The region contains just under 1% (2,009 km2) of the total global area of coral reefs. Coral reefs are the most biodiverse ecosystem in this arid region, and they support a fisheries sector that is second only to petroleum as an economic sector. The regions coral reefs are characterized by tolerance to extreme and highly variable environmental conditions, with reefs occurring in pseudo-high latitude environments (southern Oman upwelling area) and in the world’s hottest sea (southern Persian/Arabian Gulf), making this region an unparalleled ‘natural laboratory’ for understanding coral physiological and adaptive responses to extremes.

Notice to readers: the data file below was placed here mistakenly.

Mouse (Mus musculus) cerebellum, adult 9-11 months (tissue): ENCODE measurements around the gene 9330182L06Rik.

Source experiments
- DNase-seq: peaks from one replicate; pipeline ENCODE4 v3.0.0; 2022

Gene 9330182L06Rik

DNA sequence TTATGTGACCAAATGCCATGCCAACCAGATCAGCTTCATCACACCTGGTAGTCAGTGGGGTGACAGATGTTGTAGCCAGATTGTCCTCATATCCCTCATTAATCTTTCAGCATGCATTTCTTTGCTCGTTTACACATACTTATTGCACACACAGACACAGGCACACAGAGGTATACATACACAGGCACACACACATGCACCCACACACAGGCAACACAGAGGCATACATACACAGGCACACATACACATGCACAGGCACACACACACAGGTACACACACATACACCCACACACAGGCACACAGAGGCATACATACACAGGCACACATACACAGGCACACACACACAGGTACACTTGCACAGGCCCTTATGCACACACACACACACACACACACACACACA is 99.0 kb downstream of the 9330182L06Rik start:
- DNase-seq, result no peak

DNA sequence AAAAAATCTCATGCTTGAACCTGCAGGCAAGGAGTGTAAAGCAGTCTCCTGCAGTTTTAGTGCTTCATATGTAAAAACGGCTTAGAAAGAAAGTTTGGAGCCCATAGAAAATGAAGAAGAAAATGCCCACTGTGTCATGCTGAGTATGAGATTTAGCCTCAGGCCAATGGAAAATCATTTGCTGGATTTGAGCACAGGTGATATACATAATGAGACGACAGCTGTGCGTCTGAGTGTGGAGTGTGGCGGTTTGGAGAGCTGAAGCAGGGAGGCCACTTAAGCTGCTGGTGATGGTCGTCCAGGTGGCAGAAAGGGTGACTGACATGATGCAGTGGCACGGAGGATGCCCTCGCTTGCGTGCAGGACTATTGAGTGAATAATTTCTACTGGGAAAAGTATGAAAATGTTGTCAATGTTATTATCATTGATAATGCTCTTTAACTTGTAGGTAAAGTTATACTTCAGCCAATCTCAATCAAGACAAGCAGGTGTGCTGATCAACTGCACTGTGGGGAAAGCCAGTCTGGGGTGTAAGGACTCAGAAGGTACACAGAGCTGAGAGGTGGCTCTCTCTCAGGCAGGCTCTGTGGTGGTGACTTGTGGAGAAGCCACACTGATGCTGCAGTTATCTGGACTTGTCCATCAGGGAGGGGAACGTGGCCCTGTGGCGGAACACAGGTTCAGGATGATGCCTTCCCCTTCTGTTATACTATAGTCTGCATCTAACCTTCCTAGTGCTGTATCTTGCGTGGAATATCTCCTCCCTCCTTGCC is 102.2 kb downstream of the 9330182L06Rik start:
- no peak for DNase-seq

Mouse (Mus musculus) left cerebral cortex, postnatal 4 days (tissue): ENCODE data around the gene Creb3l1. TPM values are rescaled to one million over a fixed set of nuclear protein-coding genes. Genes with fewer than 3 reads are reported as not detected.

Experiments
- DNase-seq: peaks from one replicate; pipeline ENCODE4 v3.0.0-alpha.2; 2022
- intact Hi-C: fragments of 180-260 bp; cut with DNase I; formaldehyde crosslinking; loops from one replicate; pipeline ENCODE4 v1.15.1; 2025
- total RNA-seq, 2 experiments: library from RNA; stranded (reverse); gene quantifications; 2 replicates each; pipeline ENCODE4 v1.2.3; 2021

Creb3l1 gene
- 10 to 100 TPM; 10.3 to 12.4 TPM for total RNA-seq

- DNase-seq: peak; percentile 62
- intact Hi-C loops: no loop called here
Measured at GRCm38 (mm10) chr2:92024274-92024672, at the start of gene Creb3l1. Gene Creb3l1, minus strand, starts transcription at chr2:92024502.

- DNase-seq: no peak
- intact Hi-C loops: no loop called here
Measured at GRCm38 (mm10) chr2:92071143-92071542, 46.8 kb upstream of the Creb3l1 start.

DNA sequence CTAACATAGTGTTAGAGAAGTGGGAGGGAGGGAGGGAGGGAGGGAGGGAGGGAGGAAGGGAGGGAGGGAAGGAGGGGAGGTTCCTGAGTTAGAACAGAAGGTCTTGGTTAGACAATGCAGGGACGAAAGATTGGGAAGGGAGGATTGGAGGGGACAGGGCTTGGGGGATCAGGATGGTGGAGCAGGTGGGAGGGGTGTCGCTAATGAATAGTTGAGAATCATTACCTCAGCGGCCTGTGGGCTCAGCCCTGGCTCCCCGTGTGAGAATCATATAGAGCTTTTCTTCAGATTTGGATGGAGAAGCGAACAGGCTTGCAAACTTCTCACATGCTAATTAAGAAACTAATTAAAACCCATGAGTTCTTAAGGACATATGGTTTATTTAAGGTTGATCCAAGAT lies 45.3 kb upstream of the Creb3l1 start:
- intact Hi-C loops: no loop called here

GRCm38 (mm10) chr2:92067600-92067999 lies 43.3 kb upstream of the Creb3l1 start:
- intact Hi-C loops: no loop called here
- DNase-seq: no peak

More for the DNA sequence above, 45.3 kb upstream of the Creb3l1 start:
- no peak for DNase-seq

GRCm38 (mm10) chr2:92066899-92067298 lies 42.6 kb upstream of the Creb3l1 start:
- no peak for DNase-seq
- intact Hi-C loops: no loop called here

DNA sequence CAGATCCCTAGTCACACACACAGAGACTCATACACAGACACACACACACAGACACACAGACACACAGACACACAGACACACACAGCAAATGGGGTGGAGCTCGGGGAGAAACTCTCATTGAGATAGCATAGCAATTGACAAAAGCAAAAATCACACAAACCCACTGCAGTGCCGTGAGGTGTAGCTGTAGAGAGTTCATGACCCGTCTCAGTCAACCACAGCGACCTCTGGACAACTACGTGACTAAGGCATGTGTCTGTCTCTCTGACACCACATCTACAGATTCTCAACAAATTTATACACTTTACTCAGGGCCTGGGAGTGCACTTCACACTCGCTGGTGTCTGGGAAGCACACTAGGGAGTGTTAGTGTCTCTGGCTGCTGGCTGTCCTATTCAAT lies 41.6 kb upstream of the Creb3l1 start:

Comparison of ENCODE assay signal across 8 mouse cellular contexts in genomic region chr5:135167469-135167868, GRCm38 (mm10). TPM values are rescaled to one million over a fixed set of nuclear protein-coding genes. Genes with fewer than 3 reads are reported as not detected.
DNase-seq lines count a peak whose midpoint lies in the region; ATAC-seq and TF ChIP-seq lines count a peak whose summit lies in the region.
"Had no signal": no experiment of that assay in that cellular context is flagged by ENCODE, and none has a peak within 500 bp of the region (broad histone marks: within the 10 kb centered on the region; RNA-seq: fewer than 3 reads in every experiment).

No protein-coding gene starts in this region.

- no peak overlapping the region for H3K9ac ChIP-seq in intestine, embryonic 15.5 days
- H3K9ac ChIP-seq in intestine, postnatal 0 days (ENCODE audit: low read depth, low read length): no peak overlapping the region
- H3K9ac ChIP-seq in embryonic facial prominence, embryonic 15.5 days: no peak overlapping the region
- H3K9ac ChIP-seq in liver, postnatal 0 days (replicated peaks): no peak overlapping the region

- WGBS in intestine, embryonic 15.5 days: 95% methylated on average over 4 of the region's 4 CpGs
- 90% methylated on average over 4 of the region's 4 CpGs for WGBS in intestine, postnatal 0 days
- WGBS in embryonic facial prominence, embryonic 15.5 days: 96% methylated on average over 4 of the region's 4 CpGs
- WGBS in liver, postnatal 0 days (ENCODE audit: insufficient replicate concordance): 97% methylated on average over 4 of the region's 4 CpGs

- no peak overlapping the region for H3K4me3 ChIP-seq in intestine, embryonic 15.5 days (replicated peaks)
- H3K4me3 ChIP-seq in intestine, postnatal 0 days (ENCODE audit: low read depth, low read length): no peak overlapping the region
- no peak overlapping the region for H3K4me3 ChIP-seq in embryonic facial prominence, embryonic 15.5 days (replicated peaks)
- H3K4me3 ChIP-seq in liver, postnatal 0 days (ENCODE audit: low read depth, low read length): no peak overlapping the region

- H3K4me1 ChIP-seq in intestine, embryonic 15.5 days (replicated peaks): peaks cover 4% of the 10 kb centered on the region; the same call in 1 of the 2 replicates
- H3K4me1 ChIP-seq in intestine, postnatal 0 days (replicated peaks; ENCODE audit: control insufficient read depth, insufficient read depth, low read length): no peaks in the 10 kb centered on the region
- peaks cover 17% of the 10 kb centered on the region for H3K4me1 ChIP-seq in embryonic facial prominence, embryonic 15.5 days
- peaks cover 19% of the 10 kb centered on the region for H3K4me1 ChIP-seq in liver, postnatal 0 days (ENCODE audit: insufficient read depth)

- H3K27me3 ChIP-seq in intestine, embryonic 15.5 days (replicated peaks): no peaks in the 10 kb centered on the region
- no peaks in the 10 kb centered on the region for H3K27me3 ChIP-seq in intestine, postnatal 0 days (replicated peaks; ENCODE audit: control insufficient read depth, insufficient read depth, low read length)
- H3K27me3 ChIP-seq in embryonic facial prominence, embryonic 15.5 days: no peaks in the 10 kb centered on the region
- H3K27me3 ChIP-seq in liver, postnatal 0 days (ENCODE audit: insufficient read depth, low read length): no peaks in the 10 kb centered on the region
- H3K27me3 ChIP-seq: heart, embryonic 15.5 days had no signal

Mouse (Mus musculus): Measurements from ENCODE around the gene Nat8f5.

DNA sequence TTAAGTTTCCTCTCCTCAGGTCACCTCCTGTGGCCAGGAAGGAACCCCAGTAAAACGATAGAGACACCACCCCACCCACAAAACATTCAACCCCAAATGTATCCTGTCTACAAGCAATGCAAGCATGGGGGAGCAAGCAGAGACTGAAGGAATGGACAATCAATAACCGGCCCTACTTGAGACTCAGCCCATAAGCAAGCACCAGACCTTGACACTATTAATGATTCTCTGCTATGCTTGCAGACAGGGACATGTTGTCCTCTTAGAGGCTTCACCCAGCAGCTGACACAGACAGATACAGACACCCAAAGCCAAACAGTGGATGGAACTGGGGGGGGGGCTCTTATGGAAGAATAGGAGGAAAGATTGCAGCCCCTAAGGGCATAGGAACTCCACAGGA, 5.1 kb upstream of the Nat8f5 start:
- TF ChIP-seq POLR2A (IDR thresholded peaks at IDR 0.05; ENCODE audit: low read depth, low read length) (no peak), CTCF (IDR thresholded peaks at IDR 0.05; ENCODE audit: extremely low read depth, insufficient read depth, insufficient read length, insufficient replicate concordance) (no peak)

The Regional Organization for the Protection of the Marine Environment (ROPME) Sea Area includes eight nations bordering the Persian/Arabian Gulf and the Sea of Oman, each of which contain corals (ranging from well-developed true reefs to laminar coral carpets). Historically, coral reef research has been highly fragmented, but scientific interest both regionally and from international researchers has led to exponential growth in regional reef science in recent years. Most active reef researchers in ROPME nations are engaged in the larger pan-regional Mideast Coral Reef Society, which has hosted several conferences and workshops over the past decade to bring together regional scientists and conservationists to better understand trends in regional reef science.
(i) Marine Ecoregions of the World (MEOW) is a biogeographic classification of the world’s coasts and shelves (Spalding et al., 2007).
Regional reports and guidelines from the ROPME region.